About 10,000 to 20,000 people poured in to a place with a population of about 47,000 people. Canadian troops and supplies passed through the port on their way to Europe, while the injured were sent back to convalesce in city hospitals.
“The First World War sort of gave Halifax a renewed sense of purpose overnight,” Mr. Marsters said.
The colliding ships had both arrived from New York. There, under tight control, the French-owned Mont Blanc had been stuffed with an array of military explosives and had barrels of benzol, a volatile aviation fuel, added for good measure.
The Imo, from neutral Norway, had been chartered by a group founded by the future president Herbert Hoover and provided wartime food aid to Belgium. To try to ward off German U-boats, the Imo bore signs reading, “Belgium Relief” along its sides.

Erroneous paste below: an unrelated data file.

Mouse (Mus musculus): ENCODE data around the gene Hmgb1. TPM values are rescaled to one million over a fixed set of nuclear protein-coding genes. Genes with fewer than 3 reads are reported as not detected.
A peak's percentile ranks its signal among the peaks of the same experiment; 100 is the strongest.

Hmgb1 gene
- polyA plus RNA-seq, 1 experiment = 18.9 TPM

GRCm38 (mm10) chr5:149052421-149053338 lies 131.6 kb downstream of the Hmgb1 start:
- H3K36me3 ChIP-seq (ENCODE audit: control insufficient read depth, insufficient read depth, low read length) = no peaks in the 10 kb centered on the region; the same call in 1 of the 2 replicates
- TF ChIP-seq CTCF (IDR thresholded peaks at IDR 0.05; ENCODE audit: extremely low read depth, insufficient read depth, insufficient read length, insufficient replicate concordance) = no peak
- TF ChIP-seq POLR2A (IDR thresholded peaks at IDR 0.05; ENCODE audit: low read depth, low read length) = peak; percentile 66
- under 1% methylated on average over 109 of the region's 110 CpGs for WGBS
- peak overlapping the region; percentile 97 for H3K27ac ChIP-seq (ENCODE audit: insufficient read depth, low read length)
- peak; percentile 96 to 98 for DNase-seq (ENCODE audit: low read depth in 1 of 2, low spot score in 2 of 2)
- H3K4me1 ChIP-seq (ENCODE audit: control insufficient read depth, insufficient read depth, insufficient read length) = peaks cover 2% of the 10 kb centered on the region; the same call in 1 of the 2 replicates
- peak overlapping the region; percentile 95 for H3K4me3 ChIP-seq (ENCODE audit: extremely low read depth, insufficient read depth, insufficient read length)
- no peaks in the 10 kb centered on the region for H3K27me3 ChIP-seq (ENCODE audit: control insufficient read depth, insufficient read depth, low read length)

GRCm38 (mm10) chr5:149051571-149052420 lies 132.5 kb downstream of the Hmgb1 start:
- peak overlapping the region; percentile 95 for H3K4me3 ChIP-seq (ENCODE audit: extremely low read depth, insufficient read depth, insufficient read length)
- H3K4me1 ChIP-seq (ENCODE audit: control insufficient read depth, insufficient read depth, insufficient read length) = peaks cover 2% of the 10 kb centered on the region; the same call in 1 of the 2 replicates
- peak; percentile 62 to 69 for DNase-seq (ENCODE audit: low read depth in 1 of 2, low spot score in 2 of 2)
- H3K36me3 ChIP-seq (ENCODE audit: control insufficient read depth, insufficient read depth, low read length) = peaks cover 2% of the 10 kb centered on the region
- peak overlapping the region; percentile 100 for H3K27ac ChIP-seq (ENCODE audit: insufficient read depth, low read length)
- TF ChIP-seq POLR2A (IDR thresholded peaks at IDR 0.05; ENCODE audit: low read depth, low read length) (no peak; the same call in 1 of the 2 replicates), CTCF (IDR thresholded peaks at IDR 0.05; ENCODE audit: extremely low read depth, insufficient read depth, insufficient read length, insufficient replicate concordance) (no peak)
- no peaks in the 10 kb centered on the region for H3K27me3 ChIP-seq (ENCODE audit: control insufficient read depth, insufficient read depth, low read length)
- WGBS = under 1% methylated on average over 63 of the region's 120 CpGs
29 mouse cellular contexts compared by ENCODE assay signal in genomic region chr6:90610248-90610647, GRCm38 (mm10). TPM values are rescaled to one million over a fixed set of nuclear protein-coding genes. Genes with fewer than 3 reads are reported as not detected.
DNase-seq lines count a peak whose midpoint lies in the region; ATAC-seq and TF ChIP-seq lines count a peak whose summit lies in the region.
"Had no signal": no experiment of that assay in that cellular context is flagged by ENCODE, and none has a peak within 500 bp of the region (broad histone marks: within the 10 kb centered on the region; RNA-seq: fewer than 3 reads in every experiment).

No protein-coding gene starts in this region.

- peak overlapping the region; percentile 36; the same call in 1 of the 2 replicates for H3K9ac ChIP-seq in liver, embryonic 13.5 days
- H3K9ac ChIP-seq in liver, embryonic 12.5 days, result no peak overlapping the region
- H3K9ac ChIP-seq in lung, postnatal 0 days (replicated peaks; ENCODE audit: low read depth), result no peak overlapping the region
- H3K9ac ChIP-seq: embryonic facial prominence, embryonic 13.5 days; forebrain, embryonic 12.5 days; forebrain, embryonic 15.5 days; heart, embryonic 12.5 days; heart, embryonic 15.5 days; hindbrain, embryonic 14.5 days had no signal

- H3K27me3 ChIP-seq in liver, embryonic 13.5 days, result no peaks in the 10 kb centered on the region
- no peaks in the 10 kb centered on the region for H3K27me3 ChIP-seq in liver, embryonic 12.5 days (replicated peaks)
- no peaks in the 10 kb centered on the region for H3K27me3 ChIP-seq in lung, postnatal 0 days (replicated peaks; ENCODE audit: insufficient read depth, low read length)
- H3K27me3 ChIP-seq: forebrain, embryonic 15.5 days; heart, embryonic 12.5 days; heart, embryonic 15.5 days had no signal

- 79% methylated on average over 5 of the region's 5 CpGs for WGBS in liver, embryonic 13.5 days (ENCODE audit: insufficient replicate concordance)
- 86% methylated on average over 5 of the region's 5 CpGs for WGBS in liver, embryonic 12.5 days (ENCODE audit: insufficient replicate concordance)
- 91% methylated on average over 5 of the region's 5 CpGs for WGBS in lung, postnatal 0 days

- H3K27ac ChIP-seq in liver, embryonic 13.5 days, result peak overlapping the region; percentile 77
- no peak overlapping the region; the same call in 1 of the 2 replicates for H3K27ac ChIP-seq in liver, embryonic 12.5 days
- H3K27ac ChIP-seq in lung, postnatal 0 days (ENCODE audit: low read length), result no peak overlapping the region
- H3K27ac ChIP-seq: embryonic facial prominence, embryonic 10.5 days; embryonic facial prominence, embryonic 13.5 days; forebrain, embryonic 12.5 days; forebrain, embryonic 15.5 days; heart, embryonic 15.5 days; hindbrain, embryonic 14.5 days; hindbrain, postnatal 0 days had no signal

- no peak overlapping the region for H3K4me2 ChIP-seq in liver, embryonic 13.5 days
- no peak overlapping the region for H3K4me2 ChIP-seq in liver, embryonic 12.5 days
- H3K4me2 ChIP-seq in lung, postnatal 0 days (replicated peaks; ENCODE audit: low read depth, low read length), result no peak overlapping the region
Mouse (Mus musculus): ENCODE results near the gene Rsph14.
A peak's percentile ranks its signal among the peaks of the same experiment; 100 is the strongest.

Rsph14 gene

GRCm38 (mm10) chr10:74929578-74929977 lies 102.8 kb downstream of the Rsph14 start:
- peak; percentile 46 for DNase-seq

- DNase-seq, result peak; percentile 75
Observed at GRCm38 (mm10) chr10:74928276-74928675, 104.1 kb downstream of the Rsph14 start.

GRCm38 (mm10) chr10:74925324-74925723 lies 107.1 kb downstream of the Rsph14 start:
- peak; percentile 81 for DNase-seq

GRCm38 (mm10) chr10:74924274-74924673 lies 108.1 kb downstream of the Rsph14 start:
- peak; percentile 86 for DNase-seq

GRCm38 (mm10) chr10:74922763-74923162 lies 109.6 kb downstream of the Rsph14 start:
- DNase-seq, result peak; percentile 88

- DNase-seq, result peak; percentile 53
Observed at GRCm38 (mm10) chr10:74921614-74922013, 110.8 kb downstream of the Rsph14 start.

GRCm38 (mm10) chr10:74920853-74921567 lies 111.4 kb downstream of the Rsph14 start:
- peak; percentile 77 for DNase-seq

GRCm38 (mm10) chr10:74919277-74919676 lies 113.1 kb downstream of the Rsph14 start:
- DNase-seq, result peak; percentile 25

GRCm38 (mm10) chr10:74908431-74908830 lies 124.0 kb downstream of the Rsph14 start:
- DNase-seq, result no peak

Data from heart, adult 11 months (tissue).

While passing through the only narrow section of the harbor, the Imo’s stern struck the Mont Blanc’s bow. The Imo was largely undamaged, but a fire broke out on the floating bomb that was the Mont Blanc. Its crew fled in lifeboats as the crippled ship drifted toward the Halifax shoreline.
The commotion soon brought out crowds in the largely working-class neighborhood along the narrows. Some survivors’ accounts described the immediate aftermath almost as if it were a fireworks display, with exploding barrels of benzol bursting in the sky. Many people, to their later harm, peered down at the harbor from the hillside neighborhood through windows.